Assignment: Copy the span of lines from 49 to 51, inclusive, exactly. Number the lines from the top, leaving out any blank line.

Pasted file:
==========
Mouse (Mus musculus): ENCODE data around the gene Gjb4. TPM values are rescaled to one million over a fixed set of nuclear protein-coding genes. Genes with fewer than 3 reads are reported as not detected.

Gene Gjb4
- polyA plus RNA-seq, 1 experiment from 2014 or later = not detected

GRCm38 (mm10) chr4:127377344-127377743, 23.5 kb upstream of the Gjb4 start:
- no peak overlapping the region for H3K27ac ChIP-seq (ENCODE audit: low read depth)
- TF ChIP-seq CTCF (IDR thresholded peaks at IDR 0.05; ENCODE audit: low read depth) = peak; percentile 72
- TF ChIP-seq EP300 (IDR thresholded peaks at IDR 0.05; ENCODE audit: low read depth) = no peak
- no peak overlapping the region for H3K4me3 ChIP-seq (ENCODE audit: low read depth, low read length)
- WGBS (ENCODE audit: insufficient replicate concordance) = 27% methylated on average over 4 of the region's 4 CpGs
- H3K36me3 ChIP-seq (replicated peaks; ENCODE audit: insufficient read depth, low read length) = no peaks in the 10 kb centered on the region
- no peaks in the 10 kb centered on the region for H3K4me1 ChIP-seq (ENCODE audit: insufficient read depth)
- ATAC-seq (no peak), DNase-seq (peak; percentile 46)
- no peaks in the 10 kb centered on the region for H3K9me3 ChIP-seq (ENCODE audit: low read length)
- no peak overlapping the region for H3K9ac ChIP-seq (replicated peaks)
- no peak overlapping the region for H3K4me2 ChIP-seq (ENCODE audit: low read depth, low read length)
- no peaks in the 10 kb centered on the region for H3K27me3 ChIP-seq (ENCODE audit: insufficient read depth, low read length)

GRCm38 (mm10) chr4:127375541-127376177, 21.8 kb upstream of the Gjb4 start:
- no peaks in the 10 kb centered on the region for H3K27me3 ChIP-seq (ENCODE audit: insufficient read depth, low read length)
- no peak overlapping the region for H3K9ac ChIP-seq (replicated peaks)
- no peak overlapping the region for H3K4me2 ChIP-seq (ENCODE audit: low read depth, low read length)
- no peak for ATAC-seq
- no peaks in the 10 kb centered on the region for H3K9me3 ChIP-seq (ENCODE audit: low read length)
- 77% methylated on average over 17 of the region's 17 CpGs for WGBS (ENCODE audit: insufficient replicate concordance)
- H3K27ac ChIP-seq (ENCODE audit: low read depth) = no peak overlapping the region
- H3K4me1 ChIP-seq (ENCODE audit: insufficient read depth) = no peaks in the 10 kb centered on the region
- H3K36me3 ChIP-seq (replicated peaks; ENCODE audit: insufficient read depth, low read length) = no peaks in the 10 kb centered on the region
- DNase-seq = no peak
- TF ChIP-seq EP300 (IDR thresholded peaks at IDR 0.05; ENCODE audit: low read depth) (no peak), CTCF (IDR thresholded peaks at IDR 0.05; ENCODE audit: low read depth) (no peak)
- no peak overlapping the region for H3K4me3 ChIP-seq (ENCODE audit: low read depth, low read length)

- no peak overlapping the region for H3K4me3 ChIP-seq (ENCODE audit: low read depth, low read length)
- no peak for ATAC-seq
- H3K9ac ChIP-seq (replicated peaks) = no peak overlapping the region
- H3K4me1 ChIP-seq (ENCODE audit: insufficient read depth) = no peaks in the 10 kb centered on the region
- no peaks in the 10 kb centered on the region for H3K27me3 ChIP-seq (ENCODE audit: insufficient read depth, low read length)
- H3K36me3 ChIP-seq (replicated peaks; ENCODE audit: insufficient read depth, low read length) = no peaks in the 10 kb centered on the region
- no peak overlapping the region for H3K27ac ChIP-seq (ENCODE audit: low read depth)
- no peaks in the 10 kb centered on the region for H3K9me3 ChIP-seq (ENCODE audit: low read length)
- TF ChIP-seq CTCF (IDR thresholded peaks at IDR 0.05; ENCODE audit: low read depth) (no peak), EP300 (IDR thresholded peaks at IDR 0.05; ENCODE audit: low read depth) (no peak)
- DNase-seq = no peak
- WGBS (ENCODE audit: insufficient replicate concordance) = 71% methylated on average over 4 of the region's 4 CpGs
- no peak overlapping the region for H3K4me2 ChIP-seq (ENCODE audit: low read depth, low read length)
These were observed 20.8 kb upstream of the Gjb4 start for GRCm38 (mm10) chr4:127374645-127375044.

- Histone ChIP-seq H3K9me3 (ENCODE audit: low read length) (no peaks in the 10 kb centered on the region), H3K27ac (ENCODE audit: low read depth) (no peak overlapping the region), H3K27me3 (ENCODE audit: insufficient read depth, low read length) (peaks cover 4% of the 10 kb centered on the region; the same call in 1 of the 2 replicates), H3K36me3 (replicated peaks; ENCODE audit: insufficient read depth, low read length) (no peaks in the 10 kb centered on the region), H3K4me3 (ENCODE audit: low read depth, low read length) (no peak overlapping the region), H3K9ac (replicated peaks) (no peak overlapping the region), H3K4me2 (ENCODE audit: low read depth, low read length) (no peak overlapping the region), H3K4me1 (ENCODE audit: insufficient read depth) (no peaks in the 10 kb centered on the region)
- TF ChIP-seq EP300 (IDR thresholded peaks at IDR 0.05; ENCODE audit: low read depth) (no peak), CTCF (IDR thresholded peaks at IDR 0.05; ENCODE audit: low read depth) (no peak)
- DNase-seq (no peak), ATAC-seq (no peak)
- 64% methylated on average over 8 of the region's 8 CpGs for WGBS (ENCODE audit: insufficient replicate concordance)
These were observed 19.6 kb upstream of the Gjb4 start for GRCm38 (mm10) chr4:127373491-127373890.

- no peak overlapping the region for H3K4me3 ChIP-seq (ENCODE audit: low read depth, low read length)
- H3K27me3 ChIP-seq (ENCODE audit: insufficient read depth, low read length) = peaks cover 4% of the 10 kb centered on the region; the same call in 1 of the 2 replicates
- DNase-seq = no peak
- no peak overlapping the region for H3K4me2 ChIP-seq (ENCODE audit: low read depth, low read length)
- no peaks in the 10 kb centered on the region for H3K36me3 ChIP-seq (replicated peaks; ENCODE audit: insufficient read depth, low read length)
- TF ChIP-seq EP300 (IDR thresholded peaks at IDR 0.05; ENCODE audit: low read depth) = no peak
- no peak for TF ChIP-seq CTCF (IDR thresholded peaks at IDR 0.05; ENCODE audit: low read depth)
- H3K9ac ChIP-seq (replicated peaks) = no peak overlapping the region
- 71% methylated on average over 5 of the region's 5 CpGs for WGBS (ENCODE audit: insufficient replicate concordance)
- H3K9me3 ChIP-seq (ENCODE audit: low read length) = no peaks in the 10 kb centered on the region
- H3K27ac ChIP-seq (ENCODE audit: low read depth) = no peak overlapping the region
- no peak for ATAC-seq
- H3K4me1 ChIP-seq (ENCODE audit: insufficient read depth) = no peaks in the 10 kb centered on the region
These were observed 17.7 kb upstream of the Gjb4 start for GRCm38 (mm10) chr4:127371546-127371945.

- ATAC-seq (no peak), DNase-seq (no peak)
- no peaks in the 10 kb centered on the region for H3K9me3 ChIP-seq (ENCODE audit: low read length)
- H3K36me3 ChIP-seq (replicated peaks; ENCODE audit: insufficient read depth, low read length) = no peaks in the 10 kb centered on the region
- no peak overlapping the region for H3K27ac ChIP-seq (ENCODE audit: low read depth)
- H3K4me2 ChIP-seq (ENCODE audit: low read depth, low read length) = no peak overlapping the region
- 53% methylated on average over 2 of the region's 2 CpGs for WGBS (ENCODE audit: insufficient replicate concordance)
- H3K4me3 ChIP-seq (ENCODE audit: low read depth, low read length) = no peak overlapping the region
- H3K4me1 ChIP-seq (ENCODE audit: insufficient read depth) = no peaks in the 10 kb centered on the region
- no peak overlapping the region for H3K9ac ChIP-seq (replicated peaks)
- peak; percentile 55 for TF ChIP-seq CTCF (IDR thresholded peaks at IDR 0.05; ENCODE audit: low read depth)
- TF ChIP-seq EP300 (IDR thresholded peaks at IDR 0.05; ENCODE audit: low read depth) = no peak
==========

- H3K27me3 ChIP-seq (ENCODE audit: insufficient read depth, low read length) = peaks cover 4% of the 10 kb centered on the region; the same call in 1 of the 2 replicates
- DNase-seq = no peak
- no peak overlapping the region for H3K4me2 ChIP-seq (ENCODE audit: low read depth, low read length)